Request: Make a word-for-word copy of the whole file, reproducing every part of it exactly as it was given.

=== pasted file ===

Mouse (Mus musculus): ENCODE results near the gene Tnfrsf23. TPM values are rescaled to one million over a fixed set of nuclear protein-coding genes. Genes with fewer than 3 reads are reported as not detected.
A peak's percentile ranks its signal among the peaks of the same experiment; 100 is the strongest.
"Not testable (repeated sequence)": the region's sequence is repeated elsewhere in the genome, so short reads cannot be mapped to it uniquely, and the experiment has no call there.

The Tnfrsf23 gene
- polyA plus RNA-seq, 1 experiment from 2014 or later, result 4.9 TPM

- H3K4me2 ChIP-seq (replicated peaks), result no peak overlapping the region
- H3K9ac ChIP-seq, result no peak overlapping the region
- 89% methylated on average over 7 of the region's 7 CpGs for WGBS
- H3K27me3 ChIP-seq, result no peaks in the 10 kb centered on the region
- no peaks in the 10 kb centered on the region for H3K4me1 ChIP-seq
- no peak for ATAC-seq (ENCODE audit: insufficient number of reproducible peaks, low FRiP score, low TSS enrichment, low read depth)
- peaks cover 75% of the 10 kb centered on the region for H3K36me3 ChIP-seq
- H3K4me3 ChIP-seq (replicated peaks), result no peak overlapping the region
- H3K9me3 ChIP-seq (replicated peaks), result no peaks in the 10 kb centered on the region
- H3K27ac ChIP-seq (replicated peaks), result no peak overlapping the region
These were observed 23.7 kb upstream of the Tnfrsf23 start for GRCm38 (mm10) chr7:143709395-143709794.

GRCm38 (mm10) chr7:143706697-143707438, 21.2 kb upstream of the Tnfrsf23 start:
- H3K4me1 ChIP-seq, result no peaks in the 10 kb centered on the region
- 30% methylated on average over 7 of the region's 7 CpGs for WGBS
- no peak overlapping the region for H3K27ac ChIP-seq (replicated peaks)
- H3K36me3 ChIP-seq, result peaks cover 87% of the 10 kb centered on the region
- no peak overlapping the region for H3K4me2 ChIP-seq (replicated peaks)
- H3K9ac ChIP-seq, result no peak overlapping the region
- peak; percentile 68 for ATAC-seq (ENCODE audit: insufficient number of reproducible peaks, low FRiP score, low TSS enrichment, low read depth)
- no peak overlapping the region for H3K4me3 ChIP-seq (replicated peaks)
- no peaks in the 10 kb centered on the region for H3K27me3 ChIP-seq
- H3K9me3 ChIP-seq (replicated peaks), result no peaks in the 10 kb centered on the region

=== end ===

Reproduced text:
Mouse (Mus musculus): ENCODE results near the gene Tnfrsf23. TPM values are rescaled to one million over a fixed set of nuclear protein-coding genes. Genes with fewer than 3 reads are reported as not detected.
A peak's percentile ranks its signal among the peaks of the same experiment; 100 is the strongest.
"Not testable (repeated sequence)": the region's sequence is repeated elsewhere in the genome, so short reads cannot be mapped to it uniquely, and the experiment has no call there.

The Tnfrsf23 gene
- polyA plus RNA-seq, 1 experiment from 2014 or later, result 4.9 TPM

- H3K4me2 ChIP-seq (replicated peaks), result no peak overlapping the region
- H3K9ac ChIP-seq, result no peak overlapping the region
- 89% methylated on average over 7 of the region's 7 CpGs for WGBS
- H3K27me3 ChIP-seq, result no peaks in the 10 kb centered on the region
- no peaks in the 10 kb centered on the region for H3K4me1 ChIP-seq
- no peak for ATAC-seq (ENCODE audit: insufficient number of reproducible peaks, low FRiP score, low TSS enrichment, low read depth)
- peaks cover 75% of the 10 kb centered on the region for H3K36me3 ChIP-seq
- H3K4me3 ChIP-seq (replicated peaks), result no peak overlapping the region
- H3K9me3 ChIP-seq (replicated peaks), result no peaks in the 10 kb centered on the region
- H3K27ac ChIP-seq (replicated peaks), result no peak overlapping the region
These were observed 23.7 kb upstream of the Tnfrsf23 start for GRCm38 (mm10) chr7:143709395-143709794.

GRCm38 (mm10) chr7:143706697-143707438, 21.2 kb upstream of the Tnfrsf23 start:
- H3K4me1 ChIP-seq, result no peaks in the 10 kb centered on the region
- 30% methylated on average over 7 of the region's 7 CpGs for WGBS
- no peak overlapping the region for H3K27ac ChIP-seq (replicated peaks)
- H3K36me3 ChIP-seq, result peaks cover 87% of the 10 kb centered on the region
- no peak overlapping the region for H3K4me2 ChIP-seq (replicated peaks)
- H3K9ac ChIP-seq, result no peak overlapping the region
- peak; percentile 68 for ATAC-seq (ENCODE audit: insufficient number of reproducible peaks, low FRiP score, low TSS enrichment, low read depth)
- no peak overlapping the region for H3K4me3 ChIP-seq (replicated peaks)
- no peaks in the 10 kb centered on the region for H3K27me3 ChIP-seq
- H3K9me3 ChIP-seq (replicated peaks), result no peaks in the 10 kb centered on the region